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  1. #121  
    Quote Originally Posted by clulup
    Why in the role of a child molestor in Florida?

    Why not put him in the role of a ballet dancer, or an astronaut? Because he is neither a ballet dancer, nor an astronaut? Fair enough, but he also isn't a child molestor in Florida, so I don't see what we can learn from this example.
    The analogy fits perfectly. Nudist used the example of someone having to prove they're not a child molestor. If that person has never been accused or convicted of that crime, then the burden of proof is indeed on the state. My point is that convicted child molestors are almost 100% guaranteed to strike again and can never be trusted. Saddam's actions, over decades, make him an easy fit for the convicted child molestor.

    Nudist seemed to be aruging that we should have trusted Saddam...the dizzying height of modern liberal ignorance.

    Tell me, did you believe Saddam?
  2.    #122  
    Quote Originally Posted by 1911sforever
    The analogy fits perfectly. Nudist used the example of someone having to prove they're not a child molestor. If that person has never been accused or convicted of that crime, then the burden of proof is indeed on the state. My point is that convicted child molestors are almost 100% guaranteed to strike again and can never be trusted. Saddam's actions, over decades, make him an easy fit for the convicted child molestor.

    Nudist seemed to be aruging that we should have trusted Saddam...the dizzying height of modern liberal ignorance.

    Tell me, did you believe Saddam?
    I simply argue that the burden of proof was ours before we invaded and occupied any sovereign nation. You don't invade and destroy and kill and say "oops, my bad. somebody gave me bad info that would have been discovered had I not chased out the verifiers (weapons inspectors)".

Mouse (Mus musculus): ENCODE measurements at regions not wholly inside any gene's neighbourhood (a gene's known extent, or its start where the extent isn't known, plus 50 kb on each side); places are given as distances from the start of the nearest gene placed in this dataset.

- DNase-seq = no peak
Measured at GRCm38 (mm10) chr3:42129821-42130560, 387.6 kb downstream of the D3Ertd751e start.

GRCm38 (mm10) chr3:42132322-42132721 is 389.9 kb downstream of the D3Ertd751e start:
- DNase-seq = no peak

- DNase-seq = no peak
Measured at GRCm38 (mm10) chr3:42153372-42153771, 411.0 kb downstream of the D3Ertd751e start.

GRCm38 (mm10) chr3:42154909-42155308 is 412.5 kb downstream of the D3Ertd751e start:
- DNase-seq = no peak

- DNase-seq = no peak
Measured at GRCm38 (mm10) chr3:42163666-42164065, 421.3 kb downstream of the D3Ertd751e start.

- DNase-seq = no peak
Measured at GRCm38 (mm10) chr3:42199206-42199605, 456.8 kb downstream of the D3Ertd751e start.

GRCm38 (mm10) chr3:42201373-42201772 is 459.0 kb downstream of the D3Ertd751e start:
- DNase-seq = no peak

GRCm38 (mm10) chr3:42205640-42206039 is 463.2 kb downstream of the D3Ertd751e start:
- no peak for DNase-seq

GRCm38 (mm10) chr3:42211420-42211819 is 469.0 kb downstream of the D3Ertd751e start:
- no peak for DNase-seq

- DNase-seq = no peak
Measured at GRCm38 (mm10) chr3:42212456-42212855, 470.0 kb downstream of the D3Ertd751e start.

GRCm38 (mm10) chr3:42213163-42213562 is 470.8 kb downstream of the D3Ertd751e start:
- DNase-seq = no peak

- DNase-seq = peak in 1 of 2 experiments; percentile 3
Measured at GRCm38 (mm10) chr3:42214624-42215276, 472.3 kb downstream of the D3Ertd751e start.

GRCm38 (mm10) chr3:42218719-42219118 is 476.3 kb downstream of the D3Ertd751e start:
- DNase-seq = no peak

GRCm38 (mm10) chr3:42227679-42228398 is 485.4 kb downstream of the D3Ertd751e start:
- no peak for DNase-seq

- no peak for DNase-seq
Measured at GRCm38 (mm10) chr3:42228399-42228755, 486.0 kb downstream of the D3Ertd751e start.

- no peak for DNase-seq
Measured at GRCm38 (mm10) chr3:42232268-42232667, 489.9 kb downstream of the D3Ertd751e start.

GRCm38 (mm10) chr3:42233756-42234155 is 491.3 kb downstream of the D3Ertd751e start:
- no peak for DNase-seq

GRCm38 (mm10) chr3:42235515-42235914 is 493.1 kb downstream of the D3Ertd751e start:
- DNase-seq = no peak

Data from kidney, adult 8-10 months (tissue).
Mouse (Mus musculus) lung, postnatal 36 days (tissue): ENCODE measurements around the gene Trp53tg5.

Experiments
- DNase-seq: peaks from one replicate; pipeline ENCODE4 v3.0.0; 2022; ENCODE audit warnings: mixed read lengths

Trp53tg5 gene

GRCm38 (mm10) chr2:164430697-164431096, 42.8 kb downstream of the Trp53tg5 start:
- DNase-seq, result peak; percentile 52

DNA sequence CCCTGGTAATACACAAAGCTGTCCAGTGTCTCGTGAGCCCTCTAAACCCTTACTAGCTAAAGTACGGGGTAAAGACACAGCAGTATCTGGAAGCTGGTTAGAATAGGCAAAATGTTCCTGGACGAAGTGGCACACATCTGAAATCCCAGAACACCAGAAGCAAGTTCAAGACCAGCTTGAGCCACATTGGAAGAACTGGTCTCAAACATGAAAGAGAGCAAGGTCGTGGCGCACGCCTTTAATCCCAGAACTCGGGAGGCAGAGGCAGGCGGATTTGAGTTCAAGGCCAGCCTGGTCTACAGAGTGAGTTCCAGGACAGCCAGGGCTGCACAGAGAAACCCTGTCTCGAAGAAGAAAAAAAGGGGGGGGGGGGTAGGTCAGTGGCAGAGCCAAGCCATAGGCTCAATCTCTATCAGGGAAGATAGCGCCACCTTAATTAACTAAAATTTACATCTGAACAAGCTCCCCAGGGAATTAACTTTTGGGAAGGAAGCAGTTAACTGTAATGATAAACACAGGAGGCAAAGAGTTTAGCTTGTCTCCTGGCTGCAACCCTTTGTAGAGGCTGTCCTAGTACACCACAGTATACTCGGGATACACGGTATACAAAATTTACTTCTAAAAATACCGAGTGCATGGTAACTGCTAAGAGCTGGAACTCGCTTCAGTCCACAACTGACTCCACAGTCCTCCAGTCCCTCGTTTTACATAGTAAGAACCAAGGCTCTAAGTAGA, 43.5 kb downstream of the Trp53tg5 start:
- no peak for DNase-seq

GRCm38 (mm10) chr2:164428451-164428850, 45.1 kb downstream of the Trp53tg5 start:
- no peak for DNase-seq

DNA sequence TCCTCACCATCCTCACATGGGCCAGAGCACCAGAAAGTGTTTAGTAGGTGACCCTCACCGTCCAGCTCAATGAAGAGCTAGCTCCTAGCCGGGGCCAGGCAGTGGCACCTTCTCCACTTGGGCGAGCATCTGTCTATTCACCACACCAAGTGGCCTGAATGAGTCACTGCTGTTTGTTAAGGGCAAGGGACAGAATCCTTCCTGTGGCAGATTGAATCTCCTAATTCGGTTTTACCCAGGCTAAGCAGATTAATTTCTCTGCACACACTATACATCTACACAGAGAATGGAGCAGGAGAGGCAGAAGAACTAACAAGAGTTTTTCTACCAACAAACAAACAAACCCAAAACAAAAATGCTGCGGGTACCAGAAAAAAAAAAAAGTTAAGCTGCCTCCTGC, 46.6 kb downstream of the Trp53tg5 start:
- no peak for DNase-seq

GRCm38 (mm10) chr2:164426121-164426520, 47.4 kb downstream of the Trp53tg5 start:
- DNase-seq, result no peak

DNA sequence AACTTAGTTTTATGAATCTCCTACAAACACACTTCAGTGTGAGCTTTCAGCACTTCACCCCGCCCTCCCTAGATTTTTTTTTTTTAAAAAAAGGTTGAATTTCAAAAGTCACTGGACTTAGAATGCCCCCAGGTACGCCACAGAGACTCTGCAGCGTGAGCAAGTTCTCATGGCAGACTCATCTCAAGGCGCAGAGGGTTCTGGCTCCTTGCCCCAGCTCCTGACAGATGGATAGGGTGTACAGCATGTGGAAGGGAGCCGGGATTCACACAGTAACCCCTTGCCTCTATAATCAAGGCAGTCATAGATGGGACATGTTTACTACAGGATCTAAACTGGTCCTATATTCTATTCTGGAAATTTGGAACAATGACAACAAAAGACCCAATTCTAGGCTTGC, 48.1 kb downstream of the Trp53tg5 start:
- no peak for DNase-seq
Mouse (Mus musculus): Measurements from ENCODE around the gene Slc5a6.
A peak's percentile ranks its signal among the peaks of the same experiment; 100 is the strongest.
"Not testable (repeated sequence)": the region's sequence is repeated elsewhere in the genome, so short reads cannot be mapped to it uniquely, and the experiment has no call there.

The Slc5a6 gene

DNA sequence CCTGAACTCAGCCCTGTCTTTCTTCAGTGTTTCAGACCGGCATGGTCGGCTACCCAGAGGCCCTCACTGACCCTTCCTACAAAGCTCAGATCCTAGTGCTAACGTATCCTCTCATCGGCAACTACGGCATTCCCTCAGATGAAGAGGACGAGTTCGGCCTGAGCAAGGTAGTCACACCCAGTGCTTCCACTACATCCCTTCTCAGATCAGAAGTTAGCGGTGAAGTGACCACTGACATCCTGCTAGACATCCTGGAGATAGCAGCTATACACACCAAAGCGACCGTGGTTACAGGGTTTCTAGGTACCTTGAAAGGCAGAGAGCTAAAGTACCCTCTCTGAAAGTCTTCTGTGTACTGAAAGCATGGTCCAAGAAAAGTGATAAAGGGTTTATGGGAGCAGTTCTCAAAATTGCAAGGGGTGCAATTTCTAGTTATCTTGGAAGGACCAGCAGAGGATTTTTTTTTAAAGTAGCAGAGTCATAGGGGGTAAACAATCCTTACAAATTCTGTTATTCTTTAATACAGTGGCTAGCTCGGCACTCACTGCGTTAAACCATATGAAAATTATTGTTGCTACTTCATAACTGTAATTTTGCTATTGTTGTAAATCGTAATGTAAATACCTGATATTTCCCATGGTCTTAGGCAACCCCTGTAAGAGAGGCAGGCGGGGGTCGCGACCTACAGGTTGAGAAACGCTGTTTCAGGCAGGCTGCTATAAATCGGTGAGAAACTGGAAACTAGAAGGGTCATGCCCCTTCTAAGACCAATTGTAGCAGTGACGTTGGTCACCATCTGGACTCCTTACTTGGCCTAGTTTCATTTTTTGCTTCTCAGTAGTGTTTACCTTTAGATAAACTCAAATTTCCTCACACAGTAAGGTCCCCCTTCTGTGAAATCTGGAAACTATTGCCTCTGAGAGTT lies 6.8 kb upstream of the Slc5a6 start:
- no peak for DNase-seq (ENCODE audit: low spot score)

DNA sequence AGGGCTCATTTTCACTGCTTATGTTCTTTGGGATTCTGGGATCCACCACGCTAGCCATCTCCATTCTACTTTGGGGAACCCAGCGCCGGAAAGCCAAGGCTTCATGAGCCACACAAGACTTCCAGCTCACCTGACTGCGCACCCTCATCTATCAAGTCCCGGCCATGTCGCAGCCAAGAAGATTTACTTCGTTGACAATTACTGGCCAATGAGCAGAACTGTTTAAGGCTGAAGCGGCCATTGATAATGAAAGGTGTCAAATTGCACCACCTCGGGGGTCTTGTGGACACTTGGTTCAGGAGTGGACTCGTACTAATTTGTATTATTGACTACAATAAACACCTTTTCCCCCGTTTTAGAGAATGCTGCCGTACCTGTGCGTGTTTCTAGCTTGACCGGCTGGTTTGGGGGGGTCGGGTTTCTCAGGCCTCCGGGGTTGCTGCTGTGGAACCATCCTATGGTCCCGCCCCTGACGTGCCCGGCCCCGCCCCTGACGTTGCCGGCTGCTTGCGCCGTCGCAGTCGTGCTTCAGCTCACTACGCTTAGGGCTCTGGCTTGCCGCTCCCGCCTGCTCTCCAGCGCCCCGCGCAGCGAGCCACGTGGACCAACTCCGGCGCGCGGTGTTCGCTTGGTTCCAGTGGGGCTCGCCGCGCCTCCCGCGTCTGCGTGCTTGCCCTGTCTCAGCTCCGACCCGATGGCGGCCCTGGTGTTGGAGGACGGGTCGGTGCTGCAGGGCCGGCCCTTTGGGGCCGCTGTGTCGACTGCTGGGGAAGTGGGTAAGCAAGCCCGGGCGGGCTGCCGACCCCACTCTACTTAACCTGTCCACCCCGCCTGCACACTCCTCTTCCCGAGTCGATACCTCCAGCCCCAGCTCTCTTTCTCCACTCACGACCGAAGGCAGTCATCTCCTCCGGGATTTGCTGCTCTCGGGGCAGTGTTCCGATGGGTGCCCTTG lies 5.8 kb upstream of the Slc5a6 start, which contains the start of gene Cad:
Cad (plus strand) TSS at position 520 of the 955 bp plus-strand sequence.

Being wrong matters not to you.
  3. #123  
    Quote Originally Posted by nudist
    I simply argue that the burden of proof was ours before we invaded and occupied any sovereign nation. You don't invade and destroy and kill and say "oops, my bad. somebody gave me bad info that would have been discovered had I not chased out the verifiers (weapons inspectors)".

    Being wrong matters not to you.
    Essentially what you're arguing is that you trusted Saddam and the corrupt UN organization that monitored him. You place the burden of proof on us, while accepting the word of a PROVEN genocidal maniac under the observation of an organization that has been PROVEN to have been on said maniac's payroll.

    That speaks volumes.
  4.    #124  
    Quote Originally Posted by 1911sforever
    Essentially what you're arguing is that you trusted Saddam and the corrupt UN organization that monitored him. You place the burden of proof on us, while accepting the word of a PROVEN genocidal maniac under the observation of an organization that has been PROVEN to have been on said maniac's payroll.

    That speaks volumes.
    Please provide the PROOF that the UN weapons inspectors were on Saddam Husseins payroll.

    Don't beat around the bush or side step it... you made the claim, now show the PROOF.

    and were we wrong or not???? say the words with me... WE WERE WRONG.
  5. #125  
    There are several dictators in this world who have committed genocide (less being accused of committing genocide); however, the U.S. has either a) done nothing; b) done something (after apt political and social pressure) in favor of some political or financial return. So lets not use the genocide burden of proof theory. Everyone knows that Saddam committed genocide. The US, the Iraqies, the world concede this. Put it to rest. Ad nauseum.

    The problem is that the US went to war on false premises based on unsound assumptions which were bred - and here's the point of contention - on prejudices found in past and present Middle East foreign policy.

    I strongly question: a) the locus of our motives; b) the due diligence procedures of our government; c) our government's maturity and its willingness to come clean with its citizens.

    In the defense of Republicans (and Bush supporters) out there: politics defies logic (inductive and deductive). It's a mishmash of deontology, consequentialism AND emotion. And I think that's one of the reason we have such problems grappling with certain pivotal decisions our government makes.

    ...At least I do.
  6. #126  
    nudist you want proof...
    Ever heard of the UN's 'oil for food' program?
    If you haven't, I would suggest googling it and see the proof you need.

    Also, read all of the UN resolutions regarding Iraq.
    They all say that if Iraq does not comply they will respond with force. The UN of course refused to stand by their own resolution.
    Not much backbone if you go back on your own word.

    The problem with you people is not that Bush lied(which he didn't), but rather the fact that the media continues to lie and you eat it up as gospel.